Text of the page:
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Is signing a sole mandate the right choice?

Is it better to work with one estate agent or work with many? Many homeowners feel that if they sign a sole mandate with an agent they are reducing their chances of finding a buyer in the most optimum time frame and for the highest price.

However, according to Adrian Goslett, Regional Director and CEO of RE/MAX of Southern Africa, while homeowners may think they are limiting their chances by signing a sole mandate, the truth is that it will be far more beneficial to them than they think.

“Signing a mandate means that the homeowner is giving the real estate agent an exclusive contract to market and sell a specific property. It is then up to that agent to find the right buyer for the home, ideally achieving the highest possible price within the shortest time frame. The agreement also allows the agent the right to deal with all of the legalities that are involved in the property sales transaction,” explains Goslett.

According to Goslett sellers have two options when it comes to mandate agreements – an open mandate or a sole mandate. If a seller opts for the open mandate route they are taking the exclusivity out of the deal. This means that multiple agents, often from a variety of agencies, will be working to secure the sale. “As with most options in life, an open mandate has its pros and cons. While there are several agents tapping into their network to find the right buyer for the home, it can bring about complications and there is always the chance of a possible double commission claim. An open mandate allows for a wider net to be cast, however in doing so also opens up the potential for confusion as to which agent was the effective cause of the successful sale,” says Goslett. “One agent may have signed a sales agreement with a buyer, but it could have been the result of another agent’s advertising and marketing.”

Unlike a sole mandate, which is a written agreement, an open mandate can simply be a verbal agreement between the parties. If there is no written agreement in place, certain aspects could be misinterpreted, which could cause conflict.  A clear, written contract protects both the seller and agent, reducing the risk of any misunderstandings. “A written contract will also ensure that the agent puts maximum effort into fulfilling the goals that have been set. If an agent is working on an open mandate they may be less inclined to spend as much time and money marketing the property, which will reduce the home’s chances of selling,” says Goslett.
 
Conversely, a sole mandate is a legally-binding document that must be reduced to writing. Within the agreement, an agent is given the exclusive right to sell the property for a period of time. During the allotted time frame, the seller may not appoint another agent to market the property. In the event that the seller is not satisfied with the service they receive from the selected agent they can appoint another agent once the sole mandate period has elapsed. If a homeowner has signed a sole mandate they will still be entitled to market and sell the property themselves, but only if it has been confirmed in writing with the estate agency that has been awarded the mandate. In an instance where the homeowner does sell their property, they may still be required to pay a fee to the sole mandated agent.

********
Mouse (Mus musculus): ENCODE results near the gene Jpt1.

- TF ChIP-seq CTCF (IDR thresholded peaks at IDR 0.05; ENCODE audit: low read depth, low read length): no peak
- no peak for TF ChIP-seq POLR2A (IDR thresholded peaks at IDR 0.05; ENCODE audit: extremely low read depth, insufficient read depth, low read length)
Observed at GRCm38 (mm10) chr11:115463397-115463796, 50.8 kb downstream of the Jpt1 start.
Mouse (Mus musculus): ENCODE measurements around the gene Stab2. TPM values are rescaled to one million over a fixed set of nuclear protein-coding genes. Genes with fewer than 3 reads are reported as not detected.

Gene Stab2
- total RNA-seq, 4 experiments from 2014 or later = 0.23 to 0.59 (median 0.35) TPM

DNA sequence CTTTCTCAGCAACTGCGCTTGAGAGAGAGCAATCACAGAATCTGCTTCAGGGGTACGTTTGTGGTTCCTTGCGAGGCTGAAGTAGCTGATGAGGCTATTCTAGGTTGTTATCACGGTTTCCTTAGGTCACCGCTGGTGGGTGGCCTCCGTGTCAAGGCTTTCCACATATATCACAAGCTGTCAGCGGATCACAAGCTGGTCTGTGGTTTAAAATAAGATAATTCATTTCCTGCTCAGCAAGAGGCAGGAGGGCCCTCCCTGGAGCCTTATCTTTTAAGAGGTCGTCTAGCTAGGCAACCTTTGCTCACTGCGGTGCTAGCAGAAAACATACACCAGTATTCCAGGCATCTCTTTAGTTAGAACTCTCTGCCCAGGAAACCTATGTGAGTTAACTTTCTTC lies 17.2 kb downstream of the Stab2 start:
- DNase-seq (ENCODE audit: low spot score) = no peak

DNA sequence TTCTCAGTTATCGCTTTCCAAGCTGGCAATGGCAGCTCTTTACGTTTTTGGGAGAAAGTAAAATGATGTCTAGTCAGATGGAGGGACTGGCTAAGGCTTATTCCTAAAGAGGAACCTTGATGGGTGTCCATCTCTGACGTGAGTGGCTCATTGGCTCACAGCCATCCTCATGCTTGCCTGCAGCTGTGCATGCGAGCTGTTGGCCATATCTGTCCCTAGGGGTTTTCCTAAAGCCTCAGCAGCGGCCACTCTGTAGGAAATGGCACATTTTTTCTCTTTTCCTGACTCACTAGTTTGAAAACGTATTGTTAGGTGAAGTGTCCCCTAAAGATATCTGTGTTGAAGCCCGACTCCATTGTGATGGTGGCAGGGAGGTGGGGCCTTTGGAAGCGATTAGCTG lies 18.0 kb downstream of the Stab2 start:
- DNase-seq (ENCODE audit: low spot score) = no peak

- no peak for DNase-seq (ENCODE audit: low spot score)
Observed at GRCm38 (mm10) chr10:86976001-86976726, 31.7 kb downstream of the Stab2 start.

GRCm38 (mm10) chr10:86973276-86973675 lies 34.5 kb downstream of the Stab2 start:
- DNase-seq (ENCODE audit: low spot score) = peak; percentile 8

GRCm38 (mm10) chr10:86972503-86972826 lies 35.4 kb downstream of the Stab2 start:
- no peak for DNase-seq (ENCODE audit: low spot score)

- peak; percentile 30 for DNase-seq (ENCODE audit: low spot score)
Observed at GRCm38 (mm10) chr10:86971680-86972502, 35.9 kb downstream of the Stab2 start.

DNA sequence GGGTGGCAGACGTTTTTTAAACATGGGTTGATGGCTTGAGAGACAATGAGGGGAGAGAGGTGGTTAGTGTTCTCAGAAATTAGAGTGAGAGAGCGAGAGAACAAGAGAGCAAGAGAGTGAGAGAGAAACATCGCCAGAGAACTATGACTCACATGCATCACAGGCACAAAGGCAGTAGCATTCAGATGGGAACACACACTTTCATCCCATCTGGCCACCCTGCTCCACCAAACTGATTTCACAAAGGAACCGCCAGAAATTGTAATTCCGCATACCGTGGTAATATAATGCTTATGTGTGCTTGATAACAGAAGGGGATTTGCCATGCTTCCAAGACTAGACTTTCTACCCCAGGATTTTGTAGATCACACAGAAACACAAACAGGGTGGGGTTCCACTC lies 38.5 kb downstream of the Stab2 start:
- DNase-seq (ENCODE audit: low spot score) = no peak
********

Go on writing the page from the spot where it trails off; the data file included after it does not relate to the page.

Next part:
“Homeowners can opt to give an agent an exclusive sole mandate, which is the same as a sole mandate but slightly more restrictive in that the homeowner is not allowed to sell the property themselves. An optional term of an exclusive sole mandate is that the seller may authorise the agent to accept or reject an offer on their behalf,” Goslett explains.

He notes that the reason for a sole mandate is to ensure that the transaction is handled in the most efficient way  possible and all parties are protected. “It is highly beneficial for sellers to have a sole mandate in place, which is why most financial institutions and estate agencies recommend that sellers have one in place. Having a sole mandate will ensure more effective marketing of the property and an orderly conclusion to the sale,” says Goslett.

From a logistical standpoint, a sole mandate makes more sense because the seller only has to liaise and deal with one agent, not several. This simplifies the process with far less time spent coordinating the seller’s schedule with the various agents. It is also better from a safety perspective, as only one agent will have access to the property.

Goslett says that before sellers sign any mandate, they must know that they are working with the right agent for their needs. “It is imperative that sellers select a qualified agent with a valid Fidelity Fund Certificate (FFC).The agent should also provide the seller with a marketing plan for the property. If at any stage during the process the agent is not following the marketing plan they have provided, the seller will have the right to cancel the mandate,” he says. At all times the agent should work according to what is in sellers best interest, giving sound professional advice and assisting them to make the right decisions - especially when multiple offers have been presented.

“While sellers might be inclined to think that signing a sole mandate is restricting their options, it is actually an opportunity to simplify the property sales process by working with one reputable, experienced estate agent. It will ensure that an entire team within a real estate network is cooperating to sell the property within a reasonable time frame at the best possible price,” Goslett concludes.


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